It would be a shame if the Imagination Institute focussed so closely on the psychology of imagination that it missed it cosmic dimension.

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Space without the Space

surface area of the solar system

from XKCD: Space without the Space

Hot on the heels of the periodic table of fictional elements: an infographic of ‘the solar system’s solid surfaces stitched together’ from the guys at xkcd.

I like the tiny spot on the ‘western’ border of Titan best.

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Praying Your Personal Psalm

This suggestion for prayer comes from the old Loyola Hall website. It was penned by Edel McClean and grew out of her retreats for people with chronic illness.

Peter Purves Smith - The Pleading Butcher, 1948

The psalms have always been used in communal or liturgical ways but they also seem to evoke very intense feelings that can resonate powerfully with us as individuals. And all life and emotion is there! Ranting anger and hurt; joyful exultation; recrimination and remorse; trust and confidence. Often a psalm will carry the weight of moods that seem contradictory and confusing — just as we can seem to ourselves.

Some psalms are beautiful; some are clever; some are shocking in their venom. The biblical Psalms offer us a resource through which to express our deepest feelings: let one resonate and express what we need to get out before God. But sometimes borrowed words don’t feel enough: that can be the time to write our own psalm.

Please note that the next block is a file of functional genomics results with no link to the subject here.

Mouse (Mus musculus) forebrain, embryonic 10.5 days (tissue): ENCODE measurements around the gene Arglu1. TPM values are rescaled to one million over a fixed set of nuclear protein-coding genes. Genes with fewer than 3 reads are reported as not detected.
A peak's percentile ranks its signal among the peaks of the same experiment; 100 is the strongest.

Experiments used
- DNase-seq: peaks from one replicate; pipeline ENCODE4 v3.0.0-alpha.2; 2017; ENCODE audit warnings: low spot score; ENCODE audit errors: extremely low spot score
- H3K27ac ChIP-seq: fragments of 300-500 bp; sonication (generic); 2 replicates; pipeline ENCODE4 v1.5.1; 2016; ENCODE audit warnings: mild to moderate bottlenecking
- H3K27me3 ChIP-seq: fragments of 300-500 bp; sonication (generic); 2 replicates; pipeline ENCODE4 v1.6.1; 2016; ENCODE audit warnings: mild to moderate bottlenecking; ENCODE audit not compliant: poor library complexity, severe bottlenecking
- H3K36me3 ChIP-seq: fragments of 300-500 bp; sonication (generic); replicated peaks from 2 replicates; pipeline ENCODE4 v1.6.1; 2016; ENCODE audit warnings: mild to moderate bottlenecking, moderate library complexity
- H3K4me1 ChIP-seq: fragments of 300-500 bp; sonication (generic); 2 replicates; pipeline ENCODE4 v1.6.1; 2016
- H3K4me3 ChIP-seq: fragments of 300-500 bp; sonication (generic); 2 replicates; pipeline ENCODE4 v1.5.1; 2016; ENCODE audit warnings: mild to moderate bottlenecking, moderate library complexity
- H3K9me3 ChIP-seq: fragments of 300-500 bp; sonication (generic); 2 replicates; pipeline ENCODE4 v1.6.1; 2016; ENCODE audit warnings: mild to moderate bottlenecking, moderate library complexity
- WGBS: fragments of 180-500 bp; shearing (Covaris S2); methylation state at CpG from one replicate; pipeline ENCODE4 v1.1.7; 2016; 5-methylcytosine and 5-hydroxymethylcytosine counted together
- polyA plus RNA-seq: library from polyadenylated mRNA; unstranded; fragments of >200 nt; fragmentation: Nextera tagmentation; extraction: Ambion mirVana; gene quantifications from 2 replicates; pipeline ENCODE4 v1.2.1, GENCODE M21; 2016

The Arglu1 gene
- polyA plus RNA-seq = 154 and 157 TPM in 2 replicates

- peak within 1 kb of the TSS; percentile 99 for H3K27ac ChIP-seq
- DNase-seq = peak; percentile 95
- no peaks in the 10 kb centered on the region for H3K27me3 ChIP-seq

Writing Your Psalm
1) Take a moment to pay attention to yourself. Recognise if you’re tense or nervous; exhilarated or calm. Either way don’t judge yourself, just notice and let it be.

2) Begin to pour out whatever you feel on paper. Include how it feels to be you and how it feels to be in your current circumstance whatever that may be. Include how you feel towards God at the moment. Include what you need and want.

3) Try not to judge what you write. Don’t try to make it ‘good’ or poetic or tidy or acceptable. Don’t temper it. Try to let the truth out, without being afraid that this is irrational or something you shouldn’t feel or something you shouldn’t say to God. Try not to censor your emotions or language.

3) As you start to run out of words, include something of how it feels to have written all of this, and where you feel you are now.

4) The writing has already been prayer but you will probably want to pray your psalm again. Maybe immediately or maybe later. Pick a spot where you can use your psalm without interruption or embarrassment. The purpose isn’t to ‘make something happen’ or to achieve some resolution but to express yourself fully and honestly to God.

5) As you pray notice if God is hearing you and, if it feels right, give God some space to do God’s part: to join in, to respond, or just to listen. See if you can catch the tone of God’s voice, the quality of God’s presence.